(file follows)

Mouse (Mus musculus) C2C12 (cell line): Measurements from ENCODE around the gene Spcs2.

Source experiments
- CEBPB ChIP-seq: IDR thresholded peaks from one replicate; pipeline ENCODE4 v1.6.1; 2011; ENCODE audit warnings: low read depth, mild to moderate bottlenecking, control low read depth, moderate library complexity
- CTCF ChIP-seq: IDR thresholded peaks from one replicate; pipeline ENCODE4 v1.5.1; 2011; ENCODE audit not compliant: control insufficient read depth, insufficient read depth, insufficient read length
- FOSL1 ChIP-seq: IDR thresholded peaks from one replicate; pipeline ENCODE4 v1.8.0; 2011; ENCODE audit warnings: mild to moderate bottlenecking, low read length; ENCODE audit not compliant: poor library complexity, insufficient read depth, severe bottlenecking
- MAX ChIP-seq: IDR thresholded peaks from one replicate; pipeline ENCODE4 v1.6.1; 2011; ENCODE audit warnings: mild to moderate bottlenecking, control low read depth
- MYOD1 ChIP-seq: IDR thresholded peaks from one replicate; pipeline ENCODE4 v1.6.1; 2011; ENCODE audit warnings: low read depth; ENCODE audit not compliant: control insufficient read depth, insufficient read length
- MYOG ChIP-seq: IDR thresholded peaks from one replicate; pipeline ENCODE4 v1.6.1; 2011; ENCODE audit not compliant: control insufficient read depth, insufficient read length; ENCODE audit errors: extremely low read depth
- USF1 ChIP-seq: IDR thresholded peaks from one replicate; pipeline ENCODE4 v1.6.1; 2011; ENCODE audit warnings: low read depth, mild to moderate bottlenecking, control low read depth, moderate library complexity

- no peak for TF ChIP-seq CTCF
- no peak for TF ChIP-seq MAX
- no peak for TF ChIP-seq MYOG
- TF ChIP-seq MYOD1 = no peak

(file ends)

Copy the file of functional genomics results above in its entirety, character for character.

Mouse (Mus musculus) C2C12 (cell line): Measurements from ENCODE around the gene Spcs2.

Source experiments
- CEBPB ChIP-seq: IDR thresholded peaks from one replicate; pipeline ENCODE4 v1.6.1; 2011; ENCODE audit warnings: low read depth, mild to moderate bottlenecking, control low read depth, moderate library complexity
- CTCF ChIP-seq: IDR thresholded peaks from one replicate; pipeline ENCODE4 v1.5.1; 2011; ENCODE audit not compliant: control insufficient read depth, insufficient read depth, insufficient read length
- FOSL1 ChIP-seq: IDR thresholded peaks from one replicate; pipeline ENCODE4 v1.8.0; 2011; ENCODE audit warnings: mild to moderate bottlenecking, low read length; ENCODE audit not compliant: poor library complexity, insufficient read depth, severe bottlenecking
- MAX ChIP-seq: IDR thresholded peaks from one replicate; pipeline ENCODE4 v1.6.1; 2011; ENCODE audit warnings: mild to moderate bottlenecking, control low read depth
- MYOD1 ChIP-seq: IDR thresholded peaks from one replicate; pipeline ENCODE4 v1.6.1; 2011; ENCODE audit warnings: low read depth; ENCODE audit not compliant: control insufficient read depth, insufficient read length
- MYOG ChIP-seq: IDR thresholded peaks from one replicate; pipeline ENCODE4 v1.6.1; 2011; ENCODE audit not compliant: control insufficient read depth, insufficient read length; ENCODE audit errors: extremely low read depth
- USF1 ChIP-seq: IDR thresholded peaks from one replicate; pipeline ENCODE4 v1.6.1; 2011; ENCODE audit warnings: low read depth, mild to moderate bottlenecking, control low read depth, moderate library complexity

- no peak for TF ChIP-seq CTCF
- no peak for TF ChIP-seq MAX
- no peak for TF ChIP-seq MYOG
- TF ChIP-seq MYOD1 = no peak